SPECIAL SITTING ON BURMA
WORKERS DELEGATE ITALY
Thank you chair,
world is aware, since long time, that the people of Burma are suffering
under one of the world's most brutal and repressive regimes. Business
as usual cannot continue.
You know that the basis of forced labour lays in the economic structure of this criminal- forced labour economy.
junta continues to heavily control and command Burmese economy, failing
to address fundamental problems, such as a highly centralized
decision-making structure; substantial restrictions on private
commercial activity; a disproportionate expenditure in the military
sector, which reaches over 49.9% of the public expenditure, so that in the last ten years it has become the largest army in South East Asia.
Corruption puts Burma at the 142nd place in a list of 145 countries.
to these conditions, Burma can remain the first producer of
methamphetamine in the world and the second producer of opium, after
Afghanistan. In this connection the garment and textile sector is the most important, for money laundering and clandestine export of drug, thanks to the fact that the drug lords, connected to the junta are the main investors in this sector.
know that it is impossible to do business without producing profits for
the junta. You know that the law on state owned enterprises of 1989,
gives the junta and the army the right to control all the key economic sectors. You know that the Union of Myanmar Economic Holdings and its branch: the Myanmar Economic Corporation detain the monopoly of productive economy. The
activities of UMEH and MEC are intended mainly to build the military's
resource base – enabling privileged economic treatment of army officers
and their families.
You know that the junta has promoted companies
in the gas sector, turism, banks gems, real estate, and logging. Joint
ventures become the main logistics and economic support for the
military junta. As an example, in March 2004, EU's FDI represented
30.37 % of the total FDI, mostly investing in
Oil & Gas sector (32.37% of Total FDI in Burma), which is the major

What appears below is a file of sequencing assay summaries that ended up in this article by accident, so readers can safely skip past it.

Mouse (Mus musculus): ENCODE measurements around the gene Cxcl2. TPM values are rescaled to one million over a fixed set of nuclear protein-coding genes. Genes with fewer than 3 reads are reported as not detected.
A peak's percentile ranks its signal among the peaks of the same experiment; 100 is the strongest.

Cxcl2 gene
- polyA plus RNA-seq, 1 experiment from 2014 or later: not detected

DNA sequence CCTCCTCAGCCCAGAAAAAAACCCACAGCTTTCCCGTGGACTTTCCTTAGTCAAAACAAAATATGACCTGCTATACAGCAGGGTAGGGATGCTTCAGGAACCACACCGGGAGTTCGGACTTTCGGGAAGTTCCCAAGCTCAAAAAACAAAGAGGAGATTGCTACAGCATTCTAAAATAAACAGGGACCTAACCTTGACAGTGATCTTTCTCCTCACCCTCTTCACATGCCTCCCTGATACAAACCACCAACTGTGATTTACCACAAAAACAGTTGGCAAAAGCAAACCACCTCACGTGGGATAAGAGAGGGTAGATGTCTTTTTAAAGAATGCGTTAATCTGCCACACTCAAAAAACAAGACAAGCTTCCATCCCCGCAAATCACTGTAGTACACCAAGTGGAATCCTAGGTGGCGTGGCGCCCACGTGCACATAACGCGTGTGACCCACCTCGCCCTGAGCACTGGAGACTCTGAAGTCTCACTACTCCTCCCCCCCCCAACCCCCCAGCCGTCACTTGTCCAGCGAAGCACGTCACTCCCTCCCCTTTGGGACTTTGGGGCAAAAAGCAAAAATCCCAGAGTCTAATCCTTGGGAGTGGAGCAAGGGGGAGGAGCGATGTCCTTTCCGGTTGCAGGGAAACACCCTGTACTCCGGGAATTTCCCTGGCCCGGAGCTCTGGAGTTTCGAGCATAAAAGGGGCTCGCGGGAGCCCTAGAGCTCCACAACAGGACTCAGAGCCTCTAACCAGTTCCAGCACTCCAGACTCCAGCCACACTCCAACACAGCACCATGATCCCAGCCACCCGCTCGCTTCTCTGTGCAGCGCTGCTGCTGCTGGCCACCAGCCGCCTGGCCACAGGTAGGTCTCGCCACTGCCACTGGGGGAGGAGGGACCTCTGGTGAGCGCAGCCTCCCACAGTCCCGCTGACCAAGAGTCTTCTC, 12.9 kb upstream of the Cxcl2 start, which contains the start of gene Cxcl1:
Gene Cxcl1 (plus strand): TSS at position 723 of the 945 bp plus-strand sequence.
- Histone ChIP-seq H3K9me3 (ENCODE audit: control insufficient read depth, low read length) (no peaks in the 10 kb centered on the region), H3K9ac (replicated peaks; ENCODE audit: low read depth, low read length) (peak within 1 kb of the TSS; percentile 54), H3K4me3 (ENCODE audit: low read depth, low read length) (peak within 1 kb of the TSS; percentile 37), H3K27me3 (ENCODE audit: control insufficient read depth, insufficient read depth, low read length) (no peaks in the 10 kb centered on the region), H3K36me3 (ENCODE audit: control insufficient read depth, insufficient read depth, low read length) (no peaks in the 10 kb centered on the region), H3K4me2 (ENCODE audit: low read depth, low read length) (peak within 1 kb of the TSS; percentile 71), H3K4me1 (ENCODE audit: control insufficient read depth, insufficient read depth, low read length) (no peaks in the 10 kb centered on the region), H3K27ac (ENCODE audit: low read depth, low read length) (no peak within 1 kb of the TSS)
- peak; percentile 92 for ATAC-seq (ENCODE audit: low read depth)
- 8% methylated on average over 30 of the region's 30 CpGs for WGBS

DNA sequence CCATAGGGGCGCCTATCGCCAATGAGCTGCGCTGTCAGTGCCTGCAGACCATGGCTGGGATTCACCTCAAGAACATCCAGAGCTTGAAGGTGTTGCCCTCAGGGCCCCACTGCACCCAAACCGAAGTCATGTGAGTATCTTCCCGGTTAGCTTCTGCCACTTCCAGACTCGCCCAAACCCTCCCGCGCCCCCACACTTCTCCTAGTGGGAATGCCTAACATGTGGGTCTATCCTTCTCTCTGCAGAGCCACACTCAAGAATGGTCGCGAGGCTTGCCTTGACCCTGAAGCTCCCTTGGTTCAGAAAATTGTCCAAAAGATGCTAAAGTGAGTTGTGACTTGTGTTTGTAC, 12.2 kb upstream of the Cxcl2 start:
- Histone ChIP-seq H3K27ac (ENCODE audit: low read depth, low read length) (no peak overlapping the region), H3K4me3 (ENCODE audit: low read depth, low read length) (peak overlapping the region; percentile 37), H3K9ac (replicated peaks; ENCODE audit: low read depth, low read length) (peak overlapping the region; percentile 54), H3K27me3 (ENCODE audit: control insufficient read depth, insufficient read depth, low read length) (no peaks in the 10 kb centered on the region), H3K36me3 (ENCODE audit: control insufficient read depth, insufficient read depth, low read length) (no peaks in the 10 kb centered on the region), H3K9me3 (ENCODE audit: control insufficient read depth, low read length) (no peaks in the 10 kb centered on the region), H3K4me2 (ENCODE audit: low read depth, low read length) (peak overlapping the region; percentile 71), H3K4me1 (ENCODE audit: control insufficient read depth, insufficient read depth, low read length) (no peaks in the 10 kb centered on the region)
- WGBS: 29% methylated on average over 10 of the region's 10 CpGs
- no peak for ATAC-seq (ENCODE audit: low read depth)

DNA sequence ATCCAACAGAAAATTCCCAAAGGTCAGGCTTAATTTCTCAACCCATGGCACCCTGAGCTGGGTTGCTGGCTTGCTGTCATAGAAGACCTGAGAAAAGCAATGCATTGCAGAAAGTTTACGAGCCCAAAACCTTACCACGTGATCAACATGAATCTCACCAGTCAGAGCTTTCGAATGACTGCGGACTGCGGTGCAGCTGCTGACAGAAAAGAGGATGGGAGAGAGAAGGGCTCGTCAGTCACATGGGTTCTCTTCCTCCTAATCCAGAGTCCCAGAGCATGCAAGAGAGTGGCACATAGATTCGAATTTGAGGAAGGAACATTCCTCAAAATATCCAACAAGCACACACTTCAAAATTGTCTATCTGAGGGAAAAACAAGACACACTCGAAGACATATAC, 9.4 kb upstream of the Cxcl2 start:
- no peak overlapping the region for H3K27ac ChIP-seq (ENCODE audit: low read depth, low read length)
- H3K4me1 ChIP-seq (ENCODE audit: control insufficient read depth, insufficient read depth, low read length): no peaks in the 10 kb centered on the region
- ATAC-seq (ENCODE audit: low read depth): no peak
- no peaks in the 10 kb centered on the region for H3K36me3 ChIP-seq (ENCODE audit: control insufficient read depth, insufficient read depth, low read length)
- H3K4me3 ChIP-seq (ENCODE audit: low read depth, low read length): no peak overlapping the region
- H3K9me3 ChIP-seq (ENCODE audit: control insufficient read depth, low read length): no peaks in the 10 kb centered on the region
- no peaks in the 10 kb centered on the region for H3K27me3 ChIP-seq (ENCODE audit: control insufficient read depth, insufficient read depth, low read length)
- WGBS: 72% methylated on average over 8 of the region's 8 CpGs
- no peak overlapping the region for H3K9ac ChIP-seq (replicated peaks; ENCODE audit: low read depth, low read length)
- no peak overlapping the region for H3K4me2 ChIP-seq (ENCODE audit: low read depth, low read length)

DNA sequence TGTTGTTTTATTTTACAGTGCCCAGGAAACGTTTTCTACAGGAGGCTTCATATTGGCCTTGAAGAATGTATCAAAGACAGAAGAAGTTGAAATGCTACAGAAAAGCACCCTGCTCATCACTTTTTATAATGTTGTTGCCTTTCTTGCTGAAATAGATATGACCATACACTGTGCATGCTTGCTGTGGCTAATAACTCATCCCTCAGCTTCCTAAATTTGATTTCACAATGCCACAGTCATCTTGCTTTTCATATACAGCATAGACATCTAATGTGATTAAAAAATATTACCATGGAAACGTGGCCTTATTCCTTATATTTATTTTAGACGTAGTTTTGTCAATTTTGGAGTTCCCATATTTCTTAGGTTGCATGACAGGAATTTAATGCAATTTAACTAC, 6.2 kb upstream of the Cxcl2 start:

funding for the military regime, which export was about 986.5 $/million.
In 2003/04, Burma's export was 2431.49 million US dollar, among them garment export only, was 334.76 $/million (13.76% of total export) and EU's garment import from Burma share was about 66%, so it was about 220 $/m in 2003/04.
of March 2004, five ASEAN countries (Singapore, Thailand, Malaysia,
Indonesia & Philippines) are investing in Burma, and have committed
US$ 3933.84 million in 170 projects, realizing 51.08% of the total
permitted amount of FDI.
The junta's get-rich-quick economic plans, are based on forced labour perpetuation, brutal exploitation of workers, and more over are devastating Burma's environment, damaging the regional ecological balance, as well as the country's long-term economic prospects.
You know that fifteen years of constructive engagement with the regime and the threats of political
sanctions have failed to bring about a single democratic reform, aimed
at the end of forced labour. This approach has not managed to shake the
core power of the junta, thus impeding any real commitment to eradicate
forced labor. This situation has to be stopped.
fact that still today we are here to discuss on violation of Convention
29, shows the uncompromising nature of the regime, the connection
between the military’s economic base and its political support.
Only a coordinated international action, that tackle the economic power of the junta, can really bring effective changes.
is time that the ILO constituents, the international Financial
Institutions, including the ADB, the Great Mekong Subregion and the connected Trade and Investment Flagship Program, take effective measures, as regards any projects implying direct or indirect involvement with the Burmese state and military companies.
request is not limited to International Financial Institutions, but
targets also those international organizations and NGOs, which maintain
any form of economic relations with the junta. They should reconsider
any cooperation they may engage in, with Burma and assess and report to
the ILO, on the effects of any forms of material or financial
assistance to such government, which could directly or indirectly
support the practice of forced labor.
Governments, employers and workers – should commit themselves to review, their relations with Burma and take suitable
measures, be it legislative, administrative or judicial, including a
recourse to International Court of Justice, as a further mean to ensure
that the junta cannot take advantage of such relations to continue or
extend the system of forced labour.
ask them to ensure that no foreign direct or indirect investment,
imports from or exports to Burma, grants, loans or credits to State
or military-owned enterprises, including those operated by
international private equity funds, contribute directly or indirectly
to such a continuation or extension of forced labor.
over, we appeal once again to governments and the EU to implement art
XX of the GATT, which refers to measures relating to the protection of
human health and measures and to the product of prison labour. It is
more than compatible for governments to take trade measures against the
government of Burma without fear of ill effect.
we call on all those governments and companies which not withstanding
such harsh reality, continue to close their eyes in the name of
business, to take a stand to contribute to the necessary change, which will pave the way for democracy development and a stable economy in which safely invest.